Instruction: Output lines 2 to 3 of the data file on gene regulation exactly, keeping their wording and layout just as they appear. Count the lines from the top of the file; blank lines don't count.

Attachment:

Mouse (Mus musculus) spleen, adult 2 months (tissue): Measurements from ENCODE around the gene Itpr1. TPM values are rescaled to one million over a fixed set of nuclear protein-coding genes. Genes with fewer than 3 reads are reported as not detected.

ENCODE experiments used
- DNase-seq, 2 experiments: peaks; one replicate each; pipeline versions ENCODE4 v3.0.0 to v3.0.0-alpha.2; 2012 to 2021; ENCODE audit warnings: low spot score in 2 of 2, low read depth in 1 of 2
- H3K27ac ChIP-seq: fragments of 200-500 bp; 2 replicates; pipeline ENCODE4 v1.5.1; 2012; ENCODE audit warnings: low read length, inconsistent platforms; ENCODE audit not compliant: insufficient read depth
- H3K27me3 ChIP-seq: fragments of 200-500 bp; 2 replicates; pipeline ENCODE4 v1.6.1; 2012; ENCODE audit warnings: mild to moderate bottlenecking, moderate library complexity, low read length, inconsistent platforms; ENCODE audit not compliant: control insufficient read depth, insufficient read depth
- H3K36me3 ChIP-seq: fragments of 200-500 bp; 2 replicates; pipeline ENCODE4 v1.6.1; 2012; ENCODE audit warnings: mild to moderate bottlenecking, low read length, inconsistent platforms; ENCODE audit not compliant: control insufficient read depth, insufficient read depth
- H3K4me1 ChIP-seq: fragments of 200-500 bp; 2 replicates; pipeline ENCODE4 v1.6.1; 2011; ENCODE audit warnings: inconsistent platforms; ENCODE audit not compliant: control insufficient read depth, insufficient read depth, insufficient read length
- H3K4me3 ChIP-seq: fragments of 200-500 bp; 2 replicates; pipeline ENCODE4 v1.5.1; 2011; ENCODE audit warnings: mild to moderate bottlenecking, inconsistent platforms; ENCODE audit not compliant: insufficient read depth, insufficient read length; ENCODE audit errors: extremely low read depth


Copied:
ENCODE experiments used
- DNase-seq, 2 experiments: peaks; one replicate each; pipeline versions ENCODE4 v3.0.0 to v3.0.0-alpha.2; 2012 to 2021; ENCODE audit warnings: low spot score in 2 of 2, low read depth in 1 of 2